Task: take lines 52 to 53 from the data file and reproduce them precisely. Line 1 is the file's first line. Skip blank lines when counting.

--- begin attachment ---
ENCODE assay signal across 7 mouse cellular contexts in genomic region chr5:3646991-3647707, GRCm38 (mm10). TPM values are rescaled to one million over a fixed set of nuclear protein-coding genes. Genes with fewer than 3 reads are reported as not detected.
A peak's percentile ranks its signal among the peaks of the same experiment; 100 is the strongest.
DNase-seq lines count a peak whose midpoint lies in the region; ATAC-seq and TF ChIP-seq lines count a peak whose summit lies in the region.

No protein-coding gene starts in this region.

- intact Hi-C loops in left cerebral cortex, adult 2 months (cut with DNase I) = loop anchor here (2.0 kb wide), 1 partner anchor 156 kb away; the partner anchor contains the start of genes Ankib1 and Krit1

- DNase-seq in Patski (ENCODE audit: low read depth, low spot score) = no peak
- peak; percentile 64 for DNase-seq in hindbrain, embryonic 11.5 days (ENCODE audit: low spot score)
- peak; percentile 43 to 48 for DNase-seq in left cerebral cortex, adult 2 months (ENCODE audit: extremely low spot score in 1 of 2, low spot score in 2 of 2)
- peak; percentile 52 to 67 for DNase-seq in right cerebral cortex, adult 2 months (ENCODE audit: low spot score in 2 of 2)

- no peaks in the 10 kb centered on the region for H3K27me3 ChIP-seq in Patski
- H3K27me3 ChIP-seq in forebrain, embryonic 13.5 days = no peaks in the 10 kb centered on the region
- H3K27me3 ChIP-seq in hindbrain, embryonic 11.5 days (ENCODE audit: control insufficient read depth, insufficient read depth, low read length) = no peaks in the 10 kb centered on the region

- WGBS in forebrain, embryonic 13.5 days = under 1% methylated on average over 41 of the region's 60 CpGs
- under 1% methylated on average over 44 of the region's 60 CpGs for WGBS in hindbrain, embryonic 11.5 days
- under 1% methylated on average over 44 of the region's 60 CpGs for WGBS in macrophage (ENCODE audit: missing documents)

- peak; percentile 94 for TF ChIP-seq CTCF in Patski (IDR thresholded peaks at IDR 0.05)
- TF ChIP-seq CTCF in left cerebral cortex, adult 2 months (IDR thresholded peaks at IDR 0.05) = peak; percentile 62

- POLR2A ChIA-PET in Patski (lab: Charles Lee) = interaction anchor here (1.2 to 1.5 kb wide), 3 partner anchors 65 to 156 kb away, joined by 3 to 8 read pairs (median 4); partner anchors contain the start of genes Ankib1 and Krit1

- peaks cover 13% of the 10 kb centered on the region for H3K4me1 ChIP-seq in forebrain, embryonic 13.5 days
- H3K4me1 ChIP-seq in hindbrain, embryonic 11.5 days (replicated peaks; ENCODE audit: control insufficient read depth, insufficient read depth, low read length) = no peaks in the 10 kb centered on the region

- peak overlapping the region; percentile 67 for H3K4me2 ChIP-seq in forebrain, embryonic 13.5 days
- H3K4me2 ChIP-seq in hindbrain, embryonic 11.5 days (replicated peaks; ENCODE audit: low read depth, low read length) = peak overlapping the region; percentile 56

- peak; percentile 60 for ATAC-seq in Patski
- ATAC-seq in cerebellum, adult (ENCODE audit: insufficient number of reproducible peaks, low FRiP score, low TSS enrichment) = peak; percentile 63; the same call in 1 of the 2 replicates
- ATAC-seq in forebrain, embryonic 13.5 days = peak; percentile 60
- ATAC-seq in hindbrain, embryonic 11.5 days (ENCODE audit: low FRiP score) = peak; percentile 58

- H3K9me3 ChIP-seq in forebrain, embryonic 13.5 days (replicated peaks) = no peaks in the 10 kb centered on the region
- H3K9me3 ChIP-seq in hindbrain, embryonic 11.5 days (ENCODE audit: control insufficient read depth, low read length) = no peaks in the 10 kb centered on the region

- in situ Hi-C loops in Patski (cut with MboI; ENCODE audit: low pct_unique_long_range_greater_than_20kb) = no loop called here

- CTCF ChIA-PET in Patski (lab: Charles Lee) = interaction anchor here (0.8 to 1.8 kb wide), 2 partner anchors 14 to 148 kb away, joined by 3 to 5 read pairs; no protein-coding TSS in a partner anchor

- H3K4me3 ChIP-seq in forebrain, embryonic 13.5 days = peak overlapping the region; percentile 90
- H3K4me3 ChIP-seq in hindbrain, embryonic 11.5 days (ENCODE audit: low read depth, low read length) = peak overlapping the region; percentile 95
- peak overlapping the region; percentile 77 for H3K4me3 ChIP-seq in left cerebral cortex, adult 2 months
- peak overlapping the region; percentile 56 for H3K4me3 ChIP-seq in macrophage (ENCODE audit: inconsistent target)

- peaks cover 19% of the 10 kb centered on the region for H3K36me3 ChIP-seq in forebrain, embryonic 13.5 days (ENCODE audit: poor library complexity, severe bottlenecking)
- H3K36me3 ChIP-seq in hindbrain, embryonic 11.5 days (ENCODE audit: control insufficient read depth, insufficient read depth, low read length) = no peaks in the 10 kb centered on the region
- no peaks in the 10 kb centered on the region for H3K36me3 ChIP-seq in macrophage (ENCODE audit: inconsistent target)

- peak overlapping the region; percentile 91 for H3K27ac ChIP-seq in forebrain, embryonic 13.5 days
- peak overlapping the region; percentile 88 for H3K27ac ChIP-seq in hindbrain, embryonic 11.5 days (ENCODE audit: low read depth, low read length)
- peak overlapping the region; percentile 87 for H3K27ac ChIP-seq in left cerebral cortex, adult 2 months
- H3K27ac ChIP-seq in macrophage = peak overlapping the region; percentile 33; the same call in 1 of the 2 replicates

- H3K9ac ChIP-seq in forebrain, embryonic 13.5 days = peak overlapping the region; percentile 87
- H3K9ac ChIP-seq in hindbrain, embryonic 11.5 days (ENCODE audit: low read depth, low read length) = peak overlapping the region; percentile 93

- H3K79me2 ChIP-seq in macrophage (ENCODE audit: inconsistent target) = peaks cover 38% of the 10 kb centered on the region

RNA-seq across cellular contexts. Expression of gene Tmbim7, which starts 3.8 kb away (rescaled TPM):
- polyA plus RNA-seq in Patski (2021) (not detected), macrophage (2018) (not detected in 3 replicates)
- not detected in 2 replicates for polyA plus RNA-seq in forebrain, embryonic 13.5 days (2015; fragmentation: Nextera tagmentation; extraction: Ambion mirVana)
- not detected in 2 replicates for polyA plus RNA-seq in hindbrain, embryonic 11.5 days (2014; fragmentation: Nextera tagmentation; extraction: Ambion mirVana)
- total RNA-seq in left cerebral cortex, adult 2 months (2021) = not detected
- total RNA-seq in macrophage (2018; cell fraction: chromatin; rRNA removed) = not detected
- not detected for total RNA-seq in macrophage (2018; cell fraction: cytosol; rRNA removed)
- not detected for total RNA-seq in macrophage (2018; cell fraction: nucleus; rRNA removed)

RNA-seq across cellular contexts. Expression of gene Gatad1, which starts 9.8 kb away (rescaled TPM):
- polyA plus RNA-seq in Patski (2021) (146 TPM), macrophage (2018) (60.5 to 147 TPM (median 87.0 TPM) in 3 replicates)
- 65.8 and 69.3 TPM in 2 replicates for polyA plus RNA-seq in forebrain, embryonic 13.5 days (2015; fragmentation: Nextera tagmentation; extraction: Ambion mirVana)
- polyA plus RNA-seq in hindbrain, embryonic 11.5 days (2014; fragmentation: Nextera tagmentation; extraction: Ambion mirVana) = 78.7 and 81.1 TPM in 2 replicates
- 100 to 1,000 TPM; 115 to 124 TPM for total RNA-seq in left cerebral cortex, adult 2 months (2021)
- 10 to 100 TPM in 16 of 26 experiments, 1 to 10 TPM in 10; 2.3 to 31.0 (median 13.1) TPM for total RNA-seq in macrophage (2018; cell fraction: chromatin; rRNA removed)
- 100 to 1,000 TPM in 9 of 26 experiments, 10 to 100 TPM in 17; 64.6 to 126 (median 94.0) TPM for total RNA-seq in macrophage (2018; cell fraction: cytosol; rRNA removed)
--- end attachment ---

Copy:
- not detected for total RNA-seq in macrophage (2018; cell fraction: nucleus; rRNA removed)

RNA-seq across cellular contexts. Expression of gene Gatad1, which starts 9.8 kb away (rescaled TPM):